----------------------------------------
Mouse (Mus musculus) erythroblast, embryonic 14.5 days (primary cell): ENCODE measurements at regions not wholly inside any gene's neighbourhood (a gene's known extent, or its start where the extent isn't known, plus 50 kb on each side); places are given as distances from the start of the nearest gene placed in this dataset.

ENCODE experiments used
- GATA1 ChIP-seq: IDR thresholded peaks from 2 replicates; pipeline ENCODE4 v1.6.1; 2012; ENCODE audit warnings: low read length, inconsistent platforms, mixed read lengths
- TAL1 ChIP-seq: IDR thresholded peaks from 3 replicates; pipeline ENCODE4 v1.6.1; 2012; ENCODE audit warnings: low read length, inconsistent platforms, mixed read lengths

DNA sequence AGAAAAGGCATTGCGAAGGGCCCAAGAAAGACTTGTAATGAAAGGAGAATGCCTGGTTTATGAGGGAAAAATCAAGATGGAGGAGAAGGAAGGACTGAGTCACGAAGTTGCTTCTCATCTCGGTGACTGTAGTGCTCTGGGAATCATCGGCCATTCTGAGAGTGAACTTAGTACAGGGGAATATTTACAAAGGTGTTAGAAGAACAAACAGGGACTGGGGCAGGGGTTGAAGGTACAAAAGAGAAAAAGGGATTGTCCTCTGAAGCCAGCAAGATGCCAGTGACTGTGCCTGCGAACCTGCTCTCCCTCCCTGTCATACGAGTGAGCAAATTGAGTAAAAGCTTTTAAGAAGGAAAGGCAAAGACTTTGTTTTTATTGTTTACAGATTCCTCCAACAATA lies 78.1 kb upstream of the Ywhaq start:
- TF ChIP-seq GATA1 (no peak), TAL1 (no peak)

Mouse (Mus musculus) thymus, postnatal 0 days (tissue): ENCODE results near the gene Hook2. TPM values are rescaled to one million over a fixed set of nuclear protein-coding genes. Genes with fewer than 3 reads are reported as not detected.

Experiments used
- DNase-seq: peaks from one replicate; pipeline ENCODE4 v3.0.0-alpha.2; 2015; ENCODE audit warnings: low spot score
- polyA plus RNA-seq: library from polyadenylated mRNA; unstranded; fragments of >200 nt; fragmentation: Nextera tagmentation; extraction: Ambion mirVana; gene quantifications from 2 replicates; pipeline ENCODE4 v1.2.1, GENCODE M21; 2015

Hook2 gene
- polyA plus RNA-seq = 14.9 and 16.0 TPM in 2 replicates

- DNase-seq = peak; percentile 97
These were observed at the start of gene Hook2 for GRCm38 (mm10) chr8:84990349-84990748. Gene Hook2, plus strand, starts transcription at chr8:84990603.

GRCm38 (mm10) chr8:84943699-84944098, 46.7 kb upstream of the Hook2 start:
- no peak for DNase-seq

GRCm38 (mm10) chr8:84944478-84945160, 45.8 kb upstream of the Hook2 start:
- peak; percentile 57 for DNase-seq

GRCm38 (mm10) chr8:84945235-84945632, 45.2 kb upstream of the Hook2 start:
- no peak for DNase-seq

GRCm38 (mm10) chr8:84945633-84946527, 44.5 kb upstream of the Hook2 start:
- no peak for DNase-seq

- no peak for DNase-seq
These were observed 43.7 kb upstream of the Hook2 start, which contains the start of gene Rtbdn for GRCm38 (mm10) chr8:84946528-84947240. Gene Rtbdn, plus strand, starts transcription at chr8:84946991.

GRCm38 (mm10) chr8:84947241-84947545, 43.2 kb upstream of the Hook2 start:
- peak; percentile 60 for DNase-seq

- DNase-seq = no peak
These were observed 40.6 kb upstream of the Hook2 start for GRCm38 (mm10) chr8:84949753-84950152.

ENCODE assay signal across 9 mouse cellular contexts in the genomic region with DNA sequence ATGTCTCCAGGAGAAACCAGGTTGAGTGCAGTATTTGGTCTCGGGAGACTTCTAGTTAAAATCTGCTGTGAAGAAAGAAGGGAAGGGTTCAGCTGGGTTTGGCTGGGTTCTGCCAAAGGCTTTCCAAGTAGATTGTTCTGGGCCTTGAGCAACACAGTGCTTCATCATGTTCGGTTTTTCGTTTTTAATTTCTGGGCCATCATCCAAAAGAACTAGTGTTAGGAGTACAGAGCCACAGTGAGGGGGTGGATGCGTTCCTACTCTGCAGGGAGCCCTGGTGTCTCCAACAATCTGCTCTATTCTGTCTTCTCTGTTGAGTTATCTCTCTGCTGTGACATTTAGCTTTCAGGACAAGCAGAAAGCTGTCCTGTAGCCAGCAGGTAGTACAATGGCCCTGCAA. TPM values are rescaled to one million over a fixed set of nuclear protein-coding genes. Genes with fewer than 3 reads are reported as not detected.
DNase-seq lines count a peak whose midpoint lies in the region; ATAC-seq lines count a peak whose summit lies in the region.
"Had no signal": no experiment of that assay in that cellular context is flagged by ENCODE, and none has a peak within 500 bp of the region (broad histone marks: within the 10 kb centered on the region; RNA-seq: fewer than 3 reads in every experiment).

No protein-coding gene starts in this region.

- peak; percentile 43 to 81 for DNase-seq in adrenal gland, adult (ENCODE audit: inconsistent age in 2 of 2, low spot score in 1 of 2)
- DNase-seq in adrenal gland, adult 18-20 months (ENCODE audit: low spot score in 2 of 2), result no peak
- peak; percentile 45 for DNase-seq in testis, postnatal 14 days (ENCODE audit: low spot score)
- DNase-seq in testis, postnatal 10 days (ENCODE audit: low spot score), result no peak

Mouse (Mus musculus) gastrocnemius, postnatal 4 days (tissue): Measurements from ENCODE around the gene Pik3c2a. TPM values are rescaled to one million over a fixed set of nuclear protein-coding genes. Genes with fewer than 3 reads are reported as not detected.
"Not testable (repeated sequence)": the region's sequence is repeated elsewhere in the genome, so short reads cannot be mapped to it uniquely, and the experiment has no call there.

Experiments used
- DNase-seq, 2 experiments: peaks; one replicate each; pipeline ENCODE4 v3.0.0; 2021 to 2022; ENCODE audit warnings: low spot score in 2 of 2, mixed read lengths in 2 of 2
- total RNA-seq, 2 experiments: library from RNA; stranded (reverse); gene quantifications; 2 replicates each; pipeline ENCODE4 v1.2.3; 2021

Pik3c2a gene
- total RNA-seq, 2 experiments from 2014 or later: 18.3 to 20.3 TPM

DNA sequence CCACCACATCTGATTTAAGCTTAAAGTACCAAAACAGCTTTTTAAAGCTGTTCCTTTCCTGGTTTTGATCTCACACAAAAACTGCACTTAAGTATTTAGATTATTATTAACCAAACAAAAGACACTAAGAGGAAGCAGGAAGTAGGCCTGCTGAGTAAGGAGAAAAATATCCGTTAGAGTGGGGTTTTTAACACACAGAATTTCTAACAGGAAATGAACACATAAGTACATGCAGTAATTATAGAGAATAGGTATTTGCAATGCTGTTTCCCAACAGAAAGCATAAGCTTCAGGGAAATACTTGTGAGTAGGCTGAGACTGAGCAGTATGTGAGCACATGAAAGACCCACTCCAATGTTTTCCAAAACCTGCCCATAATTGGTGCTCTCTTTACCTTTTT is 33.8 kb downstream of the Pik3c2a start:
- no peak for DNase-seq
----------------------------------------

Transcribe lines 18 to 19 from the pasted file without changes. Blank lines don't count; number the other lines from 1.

- peak; percentile 57 for DNase-seq

GRCm38 (mm10) chr8:84945235-84945632, 45.2 kb upstream of the Hook2 start: